Taking temperature

Should your baby appear to have a fever, knowing the best way to gauge your baby’s temperature is the first step. A fever is a temperature of over 37.5ºC (99.5ºF). Fevers are quite common in young children but are usually mild. If your child’s face feels hot to the touch and they look red or flushed, they may have a fever.

You can also check their temperature with a thermometer. Measured under the arm, normal temperature is about 36.4°C (97.4°F). Under the tongue, normal temperature is slightly higher, at about 37°C (98.4°F). This may vary a bit.

  • In infants under the age of 4 weeks, body temperature should be measured with an electronic thermometer in the axilla (under the arm).
  • In children aged 4 weeks to 5 years, body temperature should be measured by one of the following methods:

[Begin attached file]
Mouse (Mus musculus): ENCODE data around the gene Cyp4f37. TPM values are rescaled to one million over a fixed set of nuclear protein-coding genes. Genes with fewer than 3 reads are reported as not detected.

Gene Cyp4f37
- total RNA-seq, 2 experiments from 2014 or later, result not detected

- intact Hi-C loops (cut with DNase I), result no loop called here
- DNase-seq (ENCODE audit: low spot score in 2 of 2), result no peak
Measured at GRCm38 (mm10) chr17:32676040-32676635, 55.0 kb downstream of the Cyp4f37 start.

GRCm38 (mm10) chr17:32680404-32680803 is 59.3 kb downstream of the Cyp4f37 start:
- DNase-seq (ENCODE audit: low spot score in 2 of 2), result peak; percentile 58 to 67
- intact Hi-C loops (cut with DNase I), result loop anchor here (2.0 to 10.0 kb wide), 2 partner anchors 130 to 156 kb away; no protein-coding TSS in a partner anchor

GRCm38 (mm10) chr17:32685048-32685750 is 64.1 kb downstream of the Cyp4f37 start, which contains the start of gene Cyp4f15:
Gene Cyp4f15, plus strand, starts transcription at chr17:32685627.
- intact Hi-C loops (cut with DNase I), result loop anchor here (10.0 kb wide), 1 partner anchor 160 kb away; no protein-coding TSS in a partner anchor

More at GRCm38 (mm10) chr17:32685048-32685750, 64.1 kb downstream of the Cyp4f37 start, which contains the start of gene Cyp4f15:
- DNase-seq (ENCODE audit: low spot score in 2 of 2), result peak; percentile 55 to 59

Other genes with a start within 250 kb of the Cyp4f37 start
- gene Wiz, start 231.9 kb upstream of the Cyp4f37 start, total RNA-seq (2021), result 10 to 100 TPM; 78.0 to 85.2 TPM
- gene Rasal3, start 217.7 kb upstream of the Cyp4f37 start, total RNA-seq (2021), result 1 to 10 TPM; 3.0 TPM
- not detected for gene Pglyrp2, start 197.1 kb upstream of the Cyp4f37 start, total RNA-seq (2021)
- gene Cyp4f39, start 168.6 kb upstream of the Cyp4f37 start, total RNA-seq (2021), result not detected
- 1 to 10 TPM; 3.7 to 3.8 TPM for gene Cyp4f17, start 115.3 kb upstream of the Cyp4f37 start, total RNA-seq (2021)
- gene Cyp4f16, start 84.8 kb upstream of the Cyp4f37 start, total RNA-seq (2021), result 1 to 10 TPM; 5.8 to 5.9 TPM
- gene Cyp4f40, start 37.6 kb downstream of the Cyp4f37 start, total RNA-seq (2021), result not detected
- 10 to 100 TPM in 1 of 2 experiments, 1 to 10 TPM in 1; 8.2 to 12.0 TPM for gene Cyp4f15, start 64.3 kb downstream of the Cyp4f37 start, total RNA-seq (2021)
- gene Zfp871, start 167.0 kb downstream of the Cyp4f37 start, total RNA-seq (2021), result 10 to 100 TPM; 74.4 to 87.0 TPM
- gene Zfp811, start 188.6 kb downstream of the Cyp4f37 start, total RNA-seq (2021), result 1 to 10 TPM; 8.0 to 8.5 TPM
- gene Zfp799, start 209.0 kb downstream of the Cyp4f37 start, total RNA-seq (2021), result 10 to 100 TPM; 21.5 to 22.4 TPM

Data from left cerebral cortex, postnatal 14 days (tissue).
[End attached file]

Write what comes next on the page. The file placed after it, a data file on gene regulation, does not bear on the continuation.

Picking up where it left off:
• electronic thermometer in the axilla
    • chemical dot thermometer in the axilla
    • infra-red tympanic thermometer (thermometer inserted in child’s ear, always read the label carefully)
  • Forehead chemical thermometers are unreliable as they only show the temperature of the skin, not the body and therefore are not an accurate way of taking your baby’s temperature.
  • The oral and rectal routes should not routinely be used to measure the body temperature of children aged 0–5 years.